“People have asked us if it’s hard on the kids having gay dads. Well, it’s easier to get along in our culture if you’re Christian, but does that mean that we Jewish folks should raise our kids Christian? Should black people not have children because bigotry will make their lives too rough? Hogwash!”-Michael Serkin-Poole, gay father
What an interesting take on the issue of gay families and that familiar argument that children will be oppressed and come out all twisted and ugly from having gay parents (I am, of course, exaggerating here, but I’m sure there has been some right wing Conservative type who has said something similar). There is oppression, and life is hard. Kids get picked on for wearing the ‘wrong’ kind of clothes, or not having their hair cut in the latest style, or for not having a ‘cool’ car, or lunch box (though kids probably don’t use those anymore…ignore my ignorance!). It sucks, but it happens. No matter how you raise your kids, they’re probably going to get harassed at some point over something. It’s the nature of the beast.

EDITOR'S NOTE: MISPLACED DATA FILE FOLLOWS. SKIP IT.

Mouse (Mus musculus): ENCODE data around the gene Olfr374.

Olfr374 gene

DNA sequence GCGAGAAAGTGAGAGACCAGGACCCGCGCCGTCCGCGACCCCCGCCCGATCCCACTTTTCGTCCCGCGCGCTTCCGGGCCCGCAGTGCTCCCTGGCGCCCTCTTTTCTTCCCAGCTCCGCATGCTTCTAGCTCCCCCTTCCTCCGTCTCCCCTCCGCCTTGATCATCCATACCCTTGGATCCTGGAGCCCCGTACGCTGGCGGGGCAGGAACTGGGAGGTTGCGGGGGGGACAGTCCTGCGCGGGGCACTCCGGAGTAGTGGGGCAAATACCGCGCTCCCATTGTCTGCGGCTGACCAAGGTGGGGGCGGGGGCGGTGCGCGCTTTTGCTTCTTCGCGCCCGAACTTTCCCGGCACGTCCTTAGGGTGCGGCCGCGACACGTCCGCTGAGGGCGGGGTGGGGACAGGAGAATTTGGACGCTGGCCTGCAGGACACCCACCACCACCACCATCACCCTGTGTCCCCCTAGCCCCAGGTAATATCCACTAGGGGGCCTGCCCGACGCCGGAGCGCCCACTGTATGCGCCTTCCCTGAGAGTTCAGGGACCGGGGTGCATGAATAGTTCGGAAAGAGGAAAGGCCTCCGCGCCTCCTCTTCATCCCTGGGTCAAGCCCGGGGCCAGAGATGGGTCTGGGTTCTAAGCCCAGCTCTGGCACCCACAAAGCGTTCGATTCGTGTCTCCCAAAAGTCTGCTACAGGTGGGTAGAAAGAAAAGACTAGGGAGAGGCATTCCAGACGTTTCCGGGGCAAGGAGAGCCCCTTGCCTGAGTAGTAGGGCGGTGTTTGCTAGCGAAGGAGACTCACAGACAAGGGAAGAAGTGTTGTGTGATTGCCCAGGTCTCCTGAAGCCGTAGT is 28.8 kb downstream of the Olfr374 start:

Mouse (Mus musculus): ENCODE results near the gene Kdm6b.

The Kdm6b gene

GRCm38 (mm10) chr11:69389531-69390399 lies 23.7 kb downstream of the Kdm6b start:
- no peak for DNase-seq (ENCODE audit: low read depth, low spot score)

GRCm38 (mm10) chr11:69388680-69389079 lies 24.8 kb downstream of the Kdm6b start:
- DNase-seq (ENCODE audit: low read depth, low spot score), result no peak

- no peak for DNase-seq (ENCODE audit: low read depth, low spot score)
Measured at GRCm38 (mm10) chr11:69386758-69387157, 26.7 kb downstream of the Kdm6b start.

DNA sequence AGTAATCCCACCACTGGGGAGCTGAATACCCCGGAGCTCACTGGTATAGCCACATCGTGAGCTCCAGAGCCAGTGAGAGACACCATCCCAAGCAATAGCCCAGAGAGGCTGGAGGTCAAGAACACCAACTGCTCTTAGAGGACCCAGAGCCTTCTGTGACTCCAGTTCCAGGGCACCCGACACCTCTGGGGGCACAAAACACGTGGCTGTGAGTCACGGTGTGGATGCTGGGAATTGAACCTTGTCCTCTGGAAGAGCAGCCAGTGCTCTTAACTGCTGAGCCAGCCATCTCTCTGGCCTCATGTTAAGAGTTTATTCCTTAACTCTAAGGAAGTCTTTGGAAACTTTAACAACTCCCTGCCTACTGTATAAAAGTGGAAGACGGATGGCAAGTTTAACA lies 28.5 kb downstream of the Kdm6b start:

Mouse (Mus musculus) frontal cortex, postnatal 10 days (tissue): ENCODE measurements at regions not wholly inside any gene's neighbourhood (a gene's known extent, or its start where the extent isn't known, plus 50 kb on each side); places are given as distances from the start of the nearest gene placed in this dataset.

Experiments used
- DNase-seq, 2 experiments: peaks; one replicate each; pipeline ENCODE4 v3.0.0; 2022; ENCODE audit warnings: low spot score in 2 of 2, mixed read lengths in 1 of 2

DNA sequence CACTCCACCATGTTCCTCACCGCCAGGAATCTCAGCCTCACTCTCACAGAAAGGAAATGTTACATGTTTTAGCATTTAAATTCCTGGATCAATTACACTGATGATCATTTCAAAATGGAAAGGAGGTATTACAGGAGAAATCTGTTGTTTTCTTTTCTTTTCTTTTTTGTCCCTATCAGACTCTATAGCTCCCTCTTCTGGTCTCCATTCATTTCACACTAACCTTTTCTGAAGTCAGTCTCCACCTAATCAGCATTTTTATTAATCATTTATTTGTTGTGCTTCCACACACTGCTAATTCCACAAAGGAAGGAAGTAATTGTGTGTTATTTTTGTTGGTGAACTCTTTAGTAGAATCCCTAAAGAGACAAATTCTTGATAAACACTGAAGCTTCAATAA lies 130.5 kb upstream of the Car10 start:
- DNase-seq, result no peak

I guess the point is that we can’t protect our children from all forms of harassment and oppression unless we keep them under lock and key at all times…and that’s not an option. Kids these days have it hard, no doubt. They have pressures from all around, and the expectations from society and from their parents are huge. This seems like a sound argument, because with all of the pressures kids already have, it seems logical that we’d want to avoid extra ones at all costs. The problem is that growing up in a heterosexual house, or a Christian one, or a Jewish one (or in whatever idyllic setting you might dream up) will never guarantee safety, or happiness, just as growing up in a gay house doesn’t guarantee oppression. There are too many variables to consider, even in the best and most limited of circumstances. What if a kid grows up with white, Christian, heterosexual, supposedly ‘normal’ parents who have done an awesome job raising them, instilling all the ‘right’ values, giving them the best experiences life has to offer…and then they come in contact with someone who hates all those things? Or what if that same kid turns out to be gay, or transgender?
There’s no getting around it. Life is hard. But maybe, just maybe, if we approach parenting emphasizing strengths, resiliency, and growth, we can help our kids live with empowerment and dignity, whether their parents are gay, straight, transgender, Christian, Jewish…the list goes on. The parents’ sexual orientation (or race, religion, etc) isn’t the issue at all.